My hotel, the Hotel Lago Grey, was right at the heart of the park. From the outside it looked like a cluster of log cabins but its interior was brilliantly modern. My room had a wall-to-wall window that overlooked the breathtaking view of the lake and the Torres del Paine themselves.
It was interesting getting to know the staff of the hotel. I had to ask them the inevitable question: do you drive the four hour drive here every day? Of course, they didn’t. They worked on shifts. They would spend four days working, living in the hotel, then another three days off. Most of them lived in Puerto Natales and some even in distant Punta Arenas. What passion, I thought!
Paine means blue in the indigenous language of the region. And I could see why.
The next four days were spent in wonder. I was there in July, which is winter for the region. Every morning the sun rose at around ten and set at seven. The days were short but the shadow of adventure was long.
I felt like a child in the morning, walking through the ice, crunching it and enjoying the sounds it made.
The walk to the lake itself only took around twenty minutes. Along the way you had to enter a small woodland, full of ice-covered trees and winding dead branches. Crossing over a rickety, slushy bridge, past a flowing river, you soon started your descent into the lake.
The first few days I made the walk, the weather was overcast and the entire lake was covered in mist. So much so that I could no longer see the mountains beyond. The black shore of the lake and the resplendent blue of the glacial water felt paranormally beautiful.
“Listen,” my wife told me one day as we sat writing and sketching in the lake.
“What?” I told her.
“Nothing. It’s silent.”
She was right. If you stopped moving you could hear absolutely nothing. Not rustling water, not people’s distant voices, not wind, no birds – a deep, deep nothing. It was the most spine-tingling sound I had ever heard. There really is nothing like it. I could have stayed there and listened to the silent symphony for days and months.
The highlight of my stay came when I went on a boat ride, organized by the hotel itself, for a total of approximately 100euro. The boat ride, which took nearly three hours. It sailed out onto the lake and weaved through the glaciers of the lake.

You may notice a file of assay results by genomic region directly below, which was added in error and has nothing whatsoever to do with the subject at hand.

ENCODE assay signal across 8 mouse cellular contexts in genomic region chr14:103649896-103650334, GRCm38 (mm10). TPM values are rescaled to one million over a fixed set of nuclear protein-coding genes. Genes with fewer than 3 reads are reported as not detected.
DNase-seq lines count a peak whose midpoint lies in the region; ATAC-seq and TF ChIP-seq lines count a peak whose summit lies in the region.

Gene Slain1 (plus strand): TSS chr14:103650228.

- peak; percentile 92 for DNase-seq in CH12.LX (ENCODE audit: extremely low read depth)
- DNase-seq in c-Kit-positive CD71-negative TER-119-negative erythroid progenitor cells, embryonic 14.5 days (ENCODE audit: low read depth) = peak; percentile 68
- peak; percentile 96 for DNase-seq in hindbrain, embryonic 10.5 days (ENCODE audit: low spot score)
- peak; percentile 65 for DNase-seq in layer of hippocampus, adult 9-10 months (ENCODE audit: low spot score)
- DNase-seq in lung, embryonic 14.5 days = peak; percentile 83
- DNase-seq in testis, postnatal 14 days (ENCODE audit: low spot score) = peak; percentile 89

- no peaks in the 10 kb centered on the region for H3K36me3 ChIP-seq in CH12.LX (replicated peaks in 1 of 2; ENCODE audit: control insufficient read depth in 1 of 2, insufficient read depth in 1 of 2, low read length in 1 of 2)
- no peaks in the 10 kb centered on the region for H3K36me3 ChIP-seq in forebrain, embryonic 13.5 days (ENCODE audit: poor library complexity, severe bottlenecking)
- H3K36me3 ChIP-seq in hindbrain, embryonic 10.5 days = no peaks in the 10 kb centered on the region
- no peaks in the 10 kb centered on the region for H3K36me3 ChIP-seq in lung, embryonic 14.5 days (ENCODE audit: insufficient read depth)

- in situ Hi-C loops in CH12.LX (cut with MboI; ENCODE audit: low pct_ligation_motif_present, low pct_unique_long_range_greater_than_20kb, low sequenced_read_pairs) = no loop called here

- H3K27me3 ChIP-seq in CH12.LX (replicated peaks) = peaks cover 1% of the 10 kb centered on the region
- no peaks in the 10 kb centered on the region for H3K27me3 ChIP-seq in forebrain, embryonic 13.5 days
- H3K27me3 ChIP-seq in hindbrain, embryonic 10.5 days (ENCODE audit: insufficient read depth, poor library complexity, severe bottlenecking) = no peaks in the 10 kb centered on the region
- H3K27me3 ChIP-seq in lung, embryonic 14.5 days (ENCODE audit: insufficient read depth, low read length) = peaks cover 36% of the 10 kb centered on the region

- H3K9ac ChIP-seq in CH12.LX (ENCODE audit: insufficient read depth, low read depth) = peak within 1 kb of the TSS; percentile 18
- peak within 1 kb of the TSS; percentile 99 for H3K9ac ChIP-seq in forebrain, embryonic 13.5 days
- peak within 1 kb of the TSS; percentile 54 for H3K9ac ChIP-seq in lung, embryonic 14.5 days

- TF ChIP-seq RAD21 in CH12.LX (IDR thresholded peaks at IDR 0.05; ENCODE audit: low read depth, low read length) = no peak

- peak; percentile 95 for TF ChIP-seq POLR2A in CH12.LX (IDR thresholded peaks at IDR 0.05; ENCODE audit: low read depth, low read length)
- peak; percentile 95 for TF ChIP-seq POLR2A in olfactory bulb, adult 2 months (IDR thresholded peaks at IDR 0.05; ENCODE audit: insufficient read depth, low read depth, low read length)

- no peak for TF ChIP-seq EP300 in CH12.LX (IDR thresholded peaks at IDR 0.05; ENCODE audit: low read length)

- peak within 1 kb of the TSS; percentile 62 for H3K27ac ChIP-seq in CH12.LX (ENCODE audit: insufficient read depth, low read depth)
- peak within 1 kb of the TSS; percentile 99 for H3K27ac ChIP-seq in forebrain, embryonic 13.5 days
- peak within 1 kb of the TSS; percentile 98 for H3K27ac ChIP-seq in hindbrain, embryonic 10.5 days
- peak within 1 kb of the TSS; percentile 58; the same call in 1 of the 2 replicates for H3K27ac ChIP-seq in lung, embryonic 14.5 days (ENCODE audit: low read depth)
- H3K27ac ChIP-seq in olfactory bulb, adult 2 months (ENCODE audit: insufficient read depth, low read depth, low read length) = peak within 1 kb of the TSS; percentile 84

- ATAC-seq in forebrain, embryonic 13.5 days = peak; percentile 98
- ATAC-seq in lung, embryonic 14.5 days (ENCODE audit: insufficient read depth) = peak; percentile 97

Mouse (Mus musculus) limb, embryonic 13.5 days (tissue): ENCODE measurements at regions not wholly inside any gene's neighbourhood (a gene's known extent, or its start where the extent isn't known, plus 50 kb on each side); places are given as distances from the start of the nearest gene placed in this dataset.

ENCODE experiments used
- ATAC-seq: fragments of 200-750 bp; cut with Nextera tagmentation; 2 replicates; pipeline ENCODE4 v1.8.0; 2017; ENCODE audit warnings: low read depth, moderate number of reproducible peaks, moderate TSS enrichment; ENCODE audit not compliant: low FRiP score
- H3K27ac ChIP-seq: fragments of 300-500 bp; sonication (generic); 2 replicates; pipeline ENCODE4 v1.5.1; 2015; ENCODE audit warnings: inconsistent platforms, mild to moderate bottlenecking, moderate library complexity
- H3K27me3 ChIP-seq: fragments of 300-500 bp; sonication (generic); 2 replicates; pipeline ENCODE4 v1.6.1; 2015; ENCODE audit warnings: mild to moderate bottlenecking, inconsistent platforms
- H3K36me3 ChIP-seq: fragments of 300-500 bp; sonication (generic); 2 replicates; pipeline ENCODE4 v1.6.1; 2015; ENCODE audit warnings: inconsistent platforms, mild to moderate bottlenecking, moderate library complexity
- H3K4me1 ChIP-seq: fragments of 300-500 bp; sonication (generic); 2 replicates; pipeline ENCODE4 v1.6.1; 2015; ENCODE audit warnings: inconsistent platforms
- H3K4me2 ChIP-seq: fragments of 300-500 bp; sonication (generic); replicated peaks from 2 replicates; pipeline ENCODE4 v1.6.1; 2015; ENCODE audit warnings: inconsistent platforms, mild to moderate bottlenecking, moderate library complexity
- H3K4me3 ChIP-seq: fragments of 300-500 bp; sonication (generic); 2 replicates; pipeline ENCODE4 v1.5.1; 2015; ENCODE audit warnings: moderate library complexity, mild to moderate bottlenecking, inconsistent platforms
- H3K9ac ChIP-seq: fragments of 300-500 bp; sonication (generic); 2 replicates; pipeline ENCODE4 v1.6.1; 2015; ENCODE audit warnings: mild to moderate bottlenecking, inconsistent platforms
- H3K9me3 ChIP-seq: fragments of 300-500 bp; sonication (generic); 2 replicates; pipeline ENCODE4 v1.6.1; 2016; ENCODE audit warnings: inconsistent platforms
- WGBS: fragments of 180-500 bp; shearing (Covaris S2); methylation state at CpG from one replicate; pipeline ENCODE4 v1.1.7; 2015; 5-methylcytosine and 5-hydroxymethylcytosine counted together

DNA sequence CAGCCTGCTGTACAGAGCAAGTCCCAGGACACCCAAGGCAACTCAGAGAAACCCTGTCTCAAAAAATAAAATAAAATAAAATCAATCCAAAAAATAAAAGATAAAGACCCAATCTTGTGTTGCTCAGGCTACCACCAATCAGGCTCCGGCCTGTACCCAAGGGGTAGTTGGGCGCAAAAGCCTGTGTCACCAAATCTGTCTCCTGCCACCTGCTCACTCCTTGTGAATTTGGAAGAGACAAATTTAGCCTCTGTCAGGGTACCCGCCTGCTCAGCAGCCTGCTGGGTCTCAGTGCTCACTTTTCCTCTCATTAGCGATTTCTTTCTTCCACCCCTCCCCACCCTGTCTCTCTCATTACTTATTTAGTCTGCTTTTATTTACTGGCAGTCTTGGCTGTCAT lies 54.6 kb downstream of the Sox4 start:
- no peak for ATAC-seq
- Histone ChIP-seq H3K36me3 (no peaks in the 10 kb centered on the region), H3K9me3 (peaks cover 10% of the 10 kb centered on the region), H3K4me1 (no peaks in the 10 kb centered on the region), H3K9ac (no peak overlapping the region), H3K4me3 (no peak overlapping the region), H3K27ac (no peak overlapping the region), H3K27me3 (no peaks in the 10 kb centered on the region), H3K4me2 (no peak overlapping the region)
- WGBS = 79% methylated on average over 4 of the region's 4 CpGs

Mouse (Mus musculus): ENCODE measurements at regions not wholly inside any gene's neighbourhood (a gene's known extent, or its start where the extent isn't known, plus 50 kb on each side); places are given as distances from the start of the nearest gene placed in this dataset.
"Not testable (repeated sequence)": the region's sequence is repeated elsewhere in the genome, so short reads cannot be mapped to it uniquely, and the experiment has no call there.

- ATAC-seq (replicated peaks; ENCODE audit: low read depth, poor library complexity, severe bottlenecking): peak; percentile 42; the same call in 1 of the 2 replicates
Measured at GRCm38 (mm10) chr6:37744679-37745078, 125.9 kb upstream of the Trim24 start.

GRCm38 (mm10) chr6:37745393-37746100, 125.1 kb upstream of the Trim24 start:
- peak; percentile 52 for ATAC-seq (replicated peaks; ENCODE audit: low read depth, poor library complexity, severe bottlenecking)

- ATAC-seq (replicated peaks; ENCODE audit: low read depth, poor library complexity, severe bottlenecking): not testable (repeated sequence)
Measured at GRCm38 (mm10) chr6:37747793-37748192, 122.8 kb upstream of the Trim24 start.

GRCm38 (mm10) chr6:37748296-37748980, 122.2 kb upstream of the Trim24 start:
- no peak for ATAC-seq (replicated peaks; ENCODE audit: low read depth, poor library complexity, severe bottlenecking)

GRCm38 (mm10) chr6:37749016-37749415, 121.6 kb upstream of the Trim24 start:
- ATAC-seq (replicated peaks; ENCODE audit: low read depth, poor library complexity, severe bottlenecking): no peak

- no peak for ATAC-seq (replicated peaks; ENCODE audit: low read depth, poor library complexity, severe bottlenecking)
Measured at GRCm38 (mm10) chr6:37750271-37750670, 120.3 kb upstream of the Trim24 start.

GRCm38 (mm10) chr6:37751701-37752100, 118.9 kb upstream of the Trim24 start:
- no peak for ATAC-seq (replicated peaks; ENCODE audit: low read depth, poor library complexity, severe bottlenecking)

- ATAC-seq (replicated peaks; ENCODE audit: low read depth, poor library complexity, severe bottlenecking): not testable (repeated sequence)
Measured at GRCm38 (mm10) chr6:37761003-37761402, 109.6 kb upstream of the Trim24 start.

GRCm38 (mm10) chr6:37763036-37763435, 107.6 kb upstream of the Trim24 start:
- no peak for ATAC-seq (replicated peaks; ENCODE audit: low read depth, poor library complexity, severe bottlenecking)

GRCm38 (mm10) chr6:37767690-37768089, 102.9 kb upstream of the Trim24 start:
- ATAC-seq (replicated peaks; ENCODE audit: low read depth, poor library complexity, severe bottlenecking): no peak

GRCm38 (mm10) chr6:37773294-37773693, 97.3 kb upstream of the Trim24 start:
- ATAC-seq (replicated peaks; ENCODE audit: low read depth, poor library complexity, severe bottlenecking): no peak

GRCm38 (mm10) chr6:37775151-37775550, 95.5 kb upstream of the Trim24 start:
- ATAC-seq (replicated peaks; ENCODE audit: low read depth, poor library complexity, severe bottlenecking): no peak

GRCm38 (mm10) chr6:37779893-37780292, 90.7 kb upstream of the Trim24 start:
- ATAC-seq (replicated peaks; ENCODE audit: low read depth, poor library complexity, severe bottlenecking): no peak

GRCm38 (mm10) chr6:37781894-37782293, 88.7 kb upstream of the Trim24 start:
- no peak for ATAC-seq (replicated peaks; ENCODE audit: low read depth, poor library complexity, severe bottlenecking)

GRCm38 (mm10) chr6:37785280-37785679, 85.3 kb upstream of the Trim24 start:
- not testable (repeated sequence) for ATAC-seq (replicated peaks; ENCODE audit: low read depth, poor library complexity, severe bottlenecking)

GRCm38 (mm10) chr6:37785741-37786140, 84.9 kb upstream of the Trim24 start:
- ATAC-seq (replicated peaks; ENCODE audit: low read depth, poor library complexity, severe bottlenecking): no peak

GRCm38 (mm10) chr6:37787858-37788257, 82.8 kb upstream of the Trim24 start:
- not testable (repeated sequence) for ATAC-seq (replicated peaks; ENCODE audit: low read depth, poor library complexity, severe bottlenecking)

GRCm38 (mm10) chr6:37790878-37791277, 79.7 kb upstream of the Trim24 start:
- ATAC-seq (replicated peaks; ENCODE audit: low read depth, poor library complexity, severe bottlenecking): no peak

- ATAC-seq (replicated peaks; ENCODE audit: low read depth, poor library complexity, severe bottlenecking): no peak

These large, imposing structures, so frail yet imperious, put on a good show that day. I went on the boat ride on the last day of my stay in Lago Grey. The heavens were on my side. Finally, the mist cleared and it was blue skies all the way.
The mountains surrounded me like towering giants. It felt like the opening scene of Jurassic Park, my face in childish awe at first viewing dinosaurs. The glacial wall was so unique, its colouration so distinct up close and above them the mountains competed for your attention with their own imposing beauty.
What could make this better?
Oh yes, a complimentary Pisco Sour – Chile’s typical drink – served with glacial ice from the lake itself.
This was one of those rare moments when the travel gods align and concoct a few hours of perfection.
There is a line, in Oscar Wilde’s The Importance of Being Earnest, where Algernon speaks these lines to Cecily:
“I hope, Cecily, I shall not offend you if I state quite frankly and openly that you seem to me to be in every way the visible personification of absolute perfection.”
In every way the visible personification of absolute perfection. There is no better way to describe my experience in Patagonia.
If You Go:
Written by: Justin Fenech
Justin is a 30-year-old author from Malta. He works as an educator and a writer. He is the author of several novels and he has had several short stories published in online reviews such as Brasilia Review, Eastlit Magazine, Cecile’s Writers, Across the Margin and many others. His writing both fiction and non-fiction is inspired by travel and wanderlust. He is currently working on a novel entitled Beauty and Freedom set in Budapest, Hungary.
Follow him at justinfenech.wordpress.com